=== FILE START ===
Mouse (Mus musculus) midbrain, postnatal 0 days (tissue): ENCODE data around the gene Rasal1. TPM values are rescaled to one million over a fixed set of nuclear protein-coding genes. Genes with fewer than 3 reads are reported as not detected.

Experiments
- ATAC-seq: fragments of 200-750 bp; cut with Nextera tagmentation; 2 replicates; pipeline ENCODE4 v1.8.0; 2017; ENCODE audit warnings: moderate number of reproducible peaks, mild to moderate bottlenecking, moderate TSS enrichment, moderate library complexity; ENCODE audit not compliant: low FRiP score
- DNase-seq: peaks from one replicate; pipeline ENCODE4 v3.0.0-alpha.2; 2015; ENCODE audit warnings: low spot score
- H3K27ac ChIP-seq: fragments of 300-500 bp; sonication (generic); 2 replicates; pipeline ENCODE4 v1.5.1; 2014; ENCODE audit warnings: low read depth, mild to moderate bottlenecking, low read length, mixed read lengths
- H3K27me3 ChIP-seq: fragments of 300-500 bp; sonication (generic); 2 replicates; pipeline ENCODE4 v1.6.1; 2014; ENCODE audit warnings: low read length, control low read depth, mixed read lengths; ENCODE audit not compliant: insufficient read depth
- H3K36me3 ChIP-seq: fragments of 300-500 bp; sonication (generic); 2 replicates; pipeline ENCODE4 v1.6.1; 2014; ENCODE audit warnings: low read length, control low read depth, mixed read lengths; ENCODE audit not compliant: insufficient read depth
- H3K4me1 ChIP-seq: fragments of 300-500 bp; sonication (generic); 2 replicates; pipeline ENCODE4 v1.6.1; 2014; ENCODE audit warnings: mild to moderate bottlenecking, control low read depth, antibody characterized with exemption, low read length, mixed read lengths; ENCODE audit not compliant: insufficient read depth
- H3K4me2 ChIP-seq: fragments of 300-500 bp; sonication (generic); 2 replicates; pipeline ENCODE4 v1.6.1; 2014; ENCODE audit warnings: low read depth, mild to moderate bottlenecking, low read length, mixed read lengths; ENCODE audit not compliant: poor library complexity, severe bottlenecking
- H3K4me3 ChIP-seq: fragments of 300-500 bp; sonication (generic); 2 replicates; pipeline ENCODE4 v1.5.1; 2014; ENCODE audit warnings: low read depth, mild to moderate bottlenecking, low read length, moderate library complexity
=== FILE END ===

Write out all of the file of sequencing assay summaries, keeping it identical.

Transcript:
Mouse (Mus musculus) midbrain, postnatal 0 days (tissue): ENCODE data around the gene Rasal1. TPM values are rescaled to one million over a fixed set of nuclear protein-coding genes. Genes with fewer than 3 reads are reported as not detected.

Experiments
- ATAC-seq: fragments of 200-750 bp; cut with Nextera tagmentation; 2 replicates; pipeline ENCODE4 v1.8.0; 2017; ENCODE audit warnings: moderate number of reproducible peaks, mild to moderate bottlenecking, moderate TSS enrichment, moderate library complexity; ENCODE audit not compliant: low FRiP score
- DNase-seq: peaks from one replicate; pipeline ENCODE4 v3.0.0-alpha.2; 2015; ENCODE audit warnings: low spot score
- H3K27ac ChIP-seq: fragments of 300-500 bp; sonication (generic); 2 replicates; pipeline ENCODE4 v1.5.1; 2014; ENCODE audit warnings: low read depth, mild to moderate bottlenecking, low read length, mixed read lengths
- H3K27me3 ChIP-seq: fragments of 300-500 bp; sonication (generic); 2 replicates; pipeline ENCODE4 v1.6.1; 2014; ENCODE audit warnings: low read length, control low read depth, mixed read lengths; ENCODE audit not compliant: insufficient read depth
- H3K36me3 ChIP-seq: fragments of 300-500 bp; sonication (generic); 2 replicates; pipeline ENCODE4 v1.6.1; 2014; ENCODE audit warnings: low read length, control low read depth, mixed read lengths; ENCODE audit not compliant: insufficient read depth
- H3K4me1 ChIP-seq: fragments of 300-500 bp; sonication (generic); 2 replicates; pipeline ENCODE4 v1.6.1; 2014; ENCODE audit warnings: mild to moderate bottlenecking, control low read depth, antibody characterized with exemption, low read length, mixed read lengths; ENCODE audit not compliant: insufficient read depth
- H3K4me2 ChIP-seq: fragments of 300-500 bp; sonication (generic); 2 replicates; pipeline ENCODE4 v1.6.1; 2014; ENCODE audit warnings: low read depth, mild to moderate bottlenecking, low read length, mixed read lengths; ENCODE audit not compliant: poor library complexity, severe bottlenecking
- H3K4me3 ChIP-seq: fragments of 300-500 bp; sonication (generic); 2 replicates; pipeline ENCODE4 v1.5.1; 2014; ENCODE audit warnings: low read depth, mild to moderate bottlenecking, low read length, moderate library complexity